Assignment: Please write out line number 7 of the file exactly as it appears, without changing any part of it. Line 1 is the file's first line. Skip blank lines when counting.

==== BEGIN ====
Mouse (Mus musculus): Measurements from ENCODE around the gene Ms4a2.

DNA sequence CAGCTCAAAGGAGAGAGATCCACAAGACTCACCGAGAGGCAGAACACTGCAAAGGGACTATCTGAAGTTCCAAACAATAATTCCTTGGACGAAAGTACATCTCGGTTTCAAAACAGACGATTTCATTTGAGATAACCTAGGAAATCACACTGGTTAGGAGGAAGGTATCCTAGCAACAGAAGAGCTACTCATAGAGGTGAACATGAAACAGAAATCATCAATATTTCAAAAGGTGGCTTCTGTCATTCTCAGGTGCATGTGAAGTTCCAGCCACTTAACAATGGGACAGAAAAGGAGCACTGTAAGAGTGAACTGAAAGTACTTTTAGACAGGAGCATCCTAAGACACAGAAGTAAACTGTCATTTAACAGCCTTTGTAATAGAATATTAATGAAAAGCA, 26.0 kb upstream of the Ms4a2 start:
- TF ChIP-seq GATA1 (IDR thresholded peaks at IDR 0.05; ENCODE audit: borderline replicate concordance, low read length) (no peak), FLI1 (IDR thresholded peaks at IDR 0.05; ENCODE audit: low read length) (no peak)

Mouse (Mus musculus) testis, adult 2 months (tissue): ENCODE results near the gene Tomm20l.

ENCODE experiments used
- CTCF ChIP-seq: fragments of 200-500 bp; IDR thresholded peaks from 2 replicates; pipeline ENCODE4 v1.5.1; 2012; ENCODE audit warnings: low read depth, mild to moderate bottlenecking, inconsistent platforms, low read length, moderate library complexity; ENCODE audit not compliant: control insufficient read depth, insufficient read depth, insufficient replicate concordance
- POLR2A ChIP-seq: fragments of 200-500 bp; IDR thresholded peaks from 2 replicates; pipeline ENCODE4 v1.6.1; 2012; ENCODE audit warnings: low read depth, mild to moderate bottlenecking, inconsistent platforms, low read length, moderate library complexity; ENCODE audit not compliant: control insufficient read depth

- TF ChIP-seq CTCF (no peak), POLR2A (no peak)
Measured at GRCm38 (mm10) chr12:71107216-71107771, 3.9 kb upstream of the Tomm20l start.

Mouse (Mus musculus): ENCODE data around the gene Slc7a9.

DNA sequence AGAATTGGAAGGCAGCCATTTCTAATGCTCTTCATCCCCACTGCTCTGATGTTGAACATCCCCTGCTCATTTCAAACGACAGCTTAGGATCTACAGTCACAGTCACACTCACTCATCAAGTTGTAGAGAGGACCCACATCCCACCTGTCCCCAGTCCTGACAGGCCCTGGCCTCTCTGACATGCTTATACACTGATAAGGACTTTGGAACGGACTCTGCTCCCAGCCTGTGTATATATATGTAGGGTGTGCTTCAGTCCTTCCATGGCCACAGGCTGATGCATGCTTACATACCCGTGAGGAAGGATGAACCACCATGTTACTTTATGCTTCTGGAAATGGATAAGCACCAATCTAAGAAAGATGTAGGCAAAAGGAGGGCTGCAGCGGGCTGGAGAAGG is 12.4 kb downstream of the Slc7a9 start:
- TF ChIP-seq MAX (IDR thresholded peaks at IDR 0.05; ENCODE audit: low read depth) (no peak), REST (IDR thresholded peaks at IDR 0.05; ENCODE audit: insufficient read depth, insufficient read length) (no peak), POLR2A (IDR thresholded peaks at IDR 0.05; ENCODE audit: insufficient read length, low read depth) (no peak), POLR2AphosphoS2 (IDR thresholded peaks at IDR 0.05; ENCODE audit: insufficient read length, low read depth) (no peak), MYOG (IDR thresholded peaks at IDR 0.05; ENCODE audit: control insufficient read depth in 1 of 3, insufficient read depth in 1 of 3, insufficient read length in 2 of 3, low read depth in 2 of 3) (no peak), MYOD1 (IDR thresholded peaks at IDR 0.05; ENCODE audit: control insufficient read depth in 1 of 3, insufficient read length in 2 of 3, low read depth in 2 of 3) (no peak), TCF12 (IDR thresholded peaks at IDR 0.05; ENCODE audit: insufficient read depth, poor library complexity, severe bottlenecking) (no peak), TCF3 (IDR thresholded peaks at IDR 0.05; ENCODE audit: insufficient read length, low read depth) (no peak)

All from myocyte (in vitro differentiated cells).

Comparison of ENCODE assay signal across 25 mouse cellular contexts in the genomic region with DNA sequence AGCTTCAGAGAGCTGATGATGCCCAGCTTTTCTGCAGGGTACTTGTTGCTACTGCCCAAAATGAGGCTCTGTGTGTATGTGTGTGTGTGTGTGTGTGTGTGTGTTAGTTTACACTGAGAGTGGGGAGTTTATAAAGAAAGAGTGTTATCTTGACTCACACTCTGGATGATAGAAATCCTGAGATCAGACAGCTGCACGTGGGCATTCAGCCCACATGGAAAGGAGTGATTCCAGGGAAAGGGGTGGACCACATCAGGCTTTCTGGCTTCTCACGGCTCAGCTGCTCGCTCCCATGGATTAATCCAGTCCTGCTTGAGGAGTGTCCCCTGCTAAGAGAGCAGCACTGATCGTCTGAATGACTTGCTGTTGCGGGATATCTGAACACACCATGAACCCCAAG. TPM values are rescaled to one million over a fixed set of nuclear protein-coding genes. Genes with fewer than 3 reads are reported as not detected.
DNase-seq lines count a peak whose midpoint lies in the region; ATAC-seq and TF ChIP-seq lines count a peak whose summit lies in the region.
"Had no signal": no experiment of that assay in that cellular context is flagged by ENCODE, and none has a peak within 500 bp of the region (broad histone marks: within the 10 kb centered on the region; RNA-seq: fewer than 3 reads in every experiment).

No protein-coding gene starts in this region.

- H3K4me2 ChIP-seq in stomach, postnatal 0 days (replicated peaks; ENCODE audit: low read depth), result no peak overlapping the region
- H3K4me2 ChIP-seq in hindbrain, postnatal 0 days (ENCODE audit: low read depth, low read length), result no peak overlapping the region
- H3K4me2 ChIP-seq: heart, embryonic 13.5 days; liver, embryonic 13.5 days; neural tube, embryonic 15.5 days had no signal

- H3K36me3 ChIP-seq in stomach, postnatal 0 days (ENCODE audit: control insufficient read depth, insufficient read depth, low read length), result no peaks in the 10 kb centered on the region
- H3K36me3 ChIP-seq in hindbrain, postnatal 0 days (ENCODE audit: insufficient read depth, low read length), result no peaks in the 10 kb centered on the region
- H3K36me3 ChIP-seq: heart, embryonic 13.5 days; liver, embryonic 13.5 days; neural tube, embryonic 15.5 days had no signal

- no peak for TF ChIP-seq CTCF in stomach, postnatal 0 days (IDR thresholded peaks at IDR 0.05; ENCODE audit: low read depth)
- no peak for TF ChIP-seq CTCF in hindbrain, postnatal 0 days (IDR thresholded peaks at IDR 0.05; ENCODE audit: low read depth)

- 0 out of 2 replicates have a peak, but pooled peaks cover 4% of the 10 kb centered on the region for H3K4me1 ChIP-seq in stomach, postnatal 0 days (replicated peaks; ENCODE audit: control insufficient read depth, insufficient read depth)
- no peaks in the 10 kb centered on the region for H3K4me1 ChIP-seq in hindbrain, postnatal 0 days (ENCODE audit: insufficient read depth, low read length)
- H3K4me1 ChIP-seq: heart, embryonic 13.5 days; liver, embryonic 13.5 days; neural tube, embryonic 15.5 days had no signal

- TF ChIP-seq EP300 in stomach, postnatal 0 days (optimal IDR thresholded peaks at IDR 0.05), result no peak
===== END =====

- POLR2A ChIP-seq: fragments of 200-500 bp; IDR thresholded peaks from 2 replicates; pipeline ENCODE4 v1.6.1; 2012; ENCODE audit warnings: low read depth, mild to moderate bottlenecking, inconsistent platforms, low read length, moderate library complexity; ENCODE audit not compliant: control insufficient read depth